In this article from the Center for Political Accountability, the authors tout the recent “banner proxy season” for disclosure of political spending, both in terms of the uptick in shareholder support for disclosure proposals submitted by CPA (and its “shareholder partners”) and the number of shareholder proposals withdrawn as a result of agreements reached with companies for disclosure of political spending and board oversight. According to the authors, these results reinforce “earlier findings about ‘private ordering’ making political disclosure and accountability the new norm for companies.” Is there a new “eagerness by companies to adopt or strengthen political disclosure and accountability policies”? Is it now viewed as a key element of good governance?  What is the impact of today’s highly politicized environment?

BlackRock issues proxy voting guidelines for 2018 proxy season

As discussed in this PubCo post, BlackRock has recently issued its 2018 Proxy Voting Guidelines for U.S. Securities.  Because BlackRock is reportedly the largest asset management firm (with $6.3 trillion under management), its voting guidelines will matter to more than a few companies.  And BlackRock takes its proxy voting seriously. With the growth in index investing, CEO Laurence Fink has argued, asset managers’ responsibilities of engagement and advocacy have increased, given that asset managers cannot simply sell the shares of companies about which they have doubts if those companies are included in index funds.

Deregulation? What deregulation? Two (persistent) campaigns for enhanced disclosure requirements

Notwithstanding the deregulatory emphasis of the current administration, two campaigns are currently being waged to convince the SEC to adopt new regulations mandating more disclosure—one related to human capital management and the other related to a frequent target, corporate political spending. Are these just pipe dreams? Is it time for a reality check? Or might there be some basis for believing that this SEC might act on these requests?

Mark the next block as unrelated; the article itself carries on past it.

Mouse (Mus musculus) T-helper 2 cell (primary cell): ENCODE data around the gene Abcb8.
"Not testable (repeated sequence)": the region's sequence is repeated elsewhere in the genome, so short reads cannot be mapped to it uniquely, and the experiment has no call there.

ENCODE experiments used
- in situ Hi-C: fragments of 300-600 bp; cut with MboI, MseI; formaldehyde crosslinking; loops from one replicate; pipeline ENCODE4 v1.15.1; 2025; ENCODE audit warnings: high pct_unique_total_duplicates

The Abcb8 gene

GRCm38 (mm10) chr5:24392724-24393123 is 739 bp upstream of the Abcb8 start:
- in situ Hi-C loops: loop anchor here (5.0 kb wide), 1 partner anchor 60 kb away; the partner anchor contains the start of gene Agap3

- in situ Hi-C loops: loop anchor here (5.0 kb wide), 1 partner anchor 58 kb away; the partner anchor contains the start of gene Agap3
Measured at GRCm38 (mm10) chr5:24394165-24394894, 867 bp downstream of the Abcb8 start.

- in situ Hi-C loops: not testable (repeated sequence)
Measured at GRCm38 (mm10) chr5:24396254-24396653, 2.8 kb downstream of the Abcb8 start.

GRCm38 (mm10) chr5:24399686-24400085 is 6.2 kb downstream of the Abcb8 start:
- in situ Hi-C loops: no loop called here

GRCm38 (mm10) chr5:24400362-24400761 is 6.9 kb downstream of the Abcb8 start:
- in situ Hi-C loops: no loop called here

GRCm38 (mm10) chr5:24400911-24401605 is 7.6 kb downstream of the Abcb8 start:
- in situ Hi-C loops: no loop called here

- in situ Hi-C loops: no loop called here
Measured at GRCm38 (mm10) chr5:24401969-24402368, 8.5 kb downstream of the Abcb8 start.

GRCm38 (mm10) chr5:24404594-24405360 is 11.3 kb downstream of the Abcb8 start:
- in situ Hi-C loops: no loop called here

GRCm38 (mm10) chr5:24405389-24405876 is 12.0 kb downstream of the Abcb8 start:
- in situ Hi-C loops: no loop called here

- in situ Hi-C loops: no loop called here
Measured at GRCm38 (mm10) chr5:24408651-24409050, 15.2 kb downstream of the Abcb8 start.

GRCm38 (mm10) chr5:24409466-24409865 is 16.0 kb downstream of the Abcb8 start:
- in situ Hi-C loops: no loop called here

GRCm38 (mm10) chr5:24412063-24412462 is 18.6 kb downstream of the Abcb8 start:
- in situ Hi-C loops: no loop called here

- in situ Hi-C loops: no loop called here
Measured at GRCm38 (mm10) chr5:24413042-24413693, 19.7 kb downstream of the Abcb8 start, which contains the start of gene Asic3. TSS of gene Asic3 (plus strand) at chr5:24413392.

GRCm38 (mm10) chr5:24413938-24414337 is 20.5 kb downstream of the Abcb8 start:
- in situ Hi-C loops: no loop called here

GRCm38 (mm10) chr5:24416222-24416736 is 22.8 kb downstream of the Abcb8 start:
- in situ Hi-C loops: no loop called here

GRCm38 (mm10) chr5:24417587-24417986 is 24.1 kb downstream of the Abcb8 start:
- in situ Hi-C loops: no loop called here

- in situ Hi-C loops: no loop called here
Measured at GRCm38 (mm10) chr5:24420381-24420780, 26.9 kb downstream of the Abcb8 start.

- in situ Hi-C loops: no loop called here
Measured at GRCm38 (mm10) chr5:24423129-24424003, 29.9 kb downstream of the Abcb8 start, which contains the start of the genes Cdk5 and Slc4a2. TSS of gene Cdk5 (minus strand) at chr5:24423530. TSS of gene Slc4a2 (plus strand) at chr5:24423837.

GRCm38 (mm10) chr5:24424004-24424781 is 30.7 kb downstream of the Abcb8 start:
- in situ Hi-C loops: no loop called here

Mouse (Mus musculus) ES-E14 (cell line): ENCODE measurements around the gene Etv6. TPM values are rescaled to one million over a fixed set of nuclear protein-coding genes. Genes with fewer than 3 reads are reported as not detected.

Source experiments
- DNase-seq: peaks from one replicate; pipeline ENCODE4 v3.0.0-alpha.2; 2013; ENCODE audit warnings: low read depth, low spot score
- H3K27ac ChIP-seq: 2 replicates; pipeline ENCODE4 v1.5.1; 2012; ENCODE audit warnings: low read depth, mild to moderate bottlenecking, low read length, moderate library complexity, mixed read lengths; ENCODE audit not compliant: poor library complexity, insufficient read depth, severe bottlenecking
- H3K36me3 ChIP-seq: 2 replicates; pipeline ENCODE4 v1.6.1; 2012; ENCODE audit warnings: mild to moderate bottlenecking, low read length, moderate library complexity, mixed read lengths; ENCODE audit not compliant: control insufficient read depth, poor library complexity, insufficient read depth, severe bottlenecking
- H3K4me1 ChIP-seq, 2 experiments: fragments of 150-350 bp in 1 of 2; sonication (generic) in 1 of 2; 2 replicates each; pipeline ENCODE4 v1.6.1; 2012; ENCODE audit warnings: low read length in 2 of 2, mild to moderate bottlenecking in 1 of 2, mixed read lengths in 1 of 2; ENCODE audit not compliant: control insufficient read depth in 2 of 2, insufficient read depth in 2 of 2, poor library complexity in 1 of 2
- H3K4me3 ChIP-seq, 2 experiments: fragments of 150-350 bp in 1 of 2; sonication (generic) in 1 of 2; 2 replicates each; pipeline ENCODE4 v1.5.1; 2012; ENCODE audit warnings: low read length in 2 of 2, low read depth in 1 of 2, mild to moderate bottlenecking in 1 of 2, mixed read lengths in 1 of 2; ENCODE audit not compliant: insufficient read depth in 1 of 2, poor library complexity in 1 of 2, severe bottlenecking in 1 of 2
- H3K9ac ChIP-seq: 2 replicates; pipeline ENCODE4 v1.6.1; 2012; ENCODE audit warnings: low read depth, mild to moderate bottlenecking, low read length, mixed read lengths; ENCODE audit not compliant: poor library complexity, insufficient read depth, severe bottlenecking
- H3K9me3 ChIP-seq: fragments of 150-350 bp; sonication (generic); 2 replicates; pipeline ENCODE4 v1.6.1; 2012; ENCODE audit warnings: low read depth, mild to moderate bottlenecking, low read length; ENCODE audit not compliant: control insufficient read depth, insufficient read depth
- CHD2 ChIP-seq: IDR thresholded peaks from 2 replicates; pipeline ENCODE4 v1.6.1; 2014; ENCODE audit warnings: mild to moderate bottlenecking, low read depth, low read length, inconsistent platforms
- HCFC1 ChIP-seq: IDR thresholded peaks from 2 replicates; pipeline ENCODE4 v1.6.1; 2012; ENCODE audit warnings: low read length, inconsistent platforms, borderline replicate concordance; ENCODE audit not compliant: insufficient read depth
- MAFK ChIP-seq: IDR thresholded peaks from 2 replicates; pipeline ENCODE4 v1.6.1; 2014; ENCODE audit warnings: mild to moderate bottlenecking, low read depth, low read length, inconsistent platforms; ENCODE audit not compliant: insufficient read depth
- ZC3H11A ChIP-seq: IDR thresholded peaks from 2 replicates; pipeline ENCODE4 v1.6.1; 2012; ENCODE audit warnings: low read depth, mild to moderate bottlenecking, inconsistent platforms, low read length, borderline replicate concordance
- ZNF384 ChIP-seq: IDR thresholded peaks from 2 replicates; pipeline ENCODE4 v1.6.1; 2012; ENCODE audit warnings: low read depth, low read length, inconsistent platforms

House votes to “defund” disfavored SEC rules, potential rules and guidance

by Cydney Posner On Friday, the House passed H.R. 5485, the Financial Services and General Government Appropriations Act for fiscal year 2017, which includes appropriations for the SEC.  As noted here and here, included as part of the bill were several amendments directed at defunding SEC rules, potential rules and […]

SEC Chair White discusses SEC coming attraction: board diversity disclosure

by Cydney Posner In a speech last week to the International Corporate Governance Network Annual Conference, SEC Chair Mary Jo White announced that the Corp Fin staff is preparing a proposal to amend the current rule requiring board diversity disclosure in proxy statements. The goal will be to require “more […]

Politico reports: prohibition on corporate political spending disclosure a sticking point in omnibus spending bill negotiations

by Cydney Posner According to Politico (subscription required), a “provision to prohibit the SEC from requiring companies to disclose their political campaign contributions is one of the last sticking points in the omnibus spending package, two sources said.”  One of bill’s negotiators said there were a few sticking points remaining, one […]

Senate Dems ask SEC Chair to act on petition for political spending disclosure

by Cydney Posner With election season upon us  — after all, the election is only, well, a year and two months away – it’s time to renew the controversy over political spending disclosure.  As you may recall, in 2011, a rulemaking petition was filed with the SEC  by a committee of […]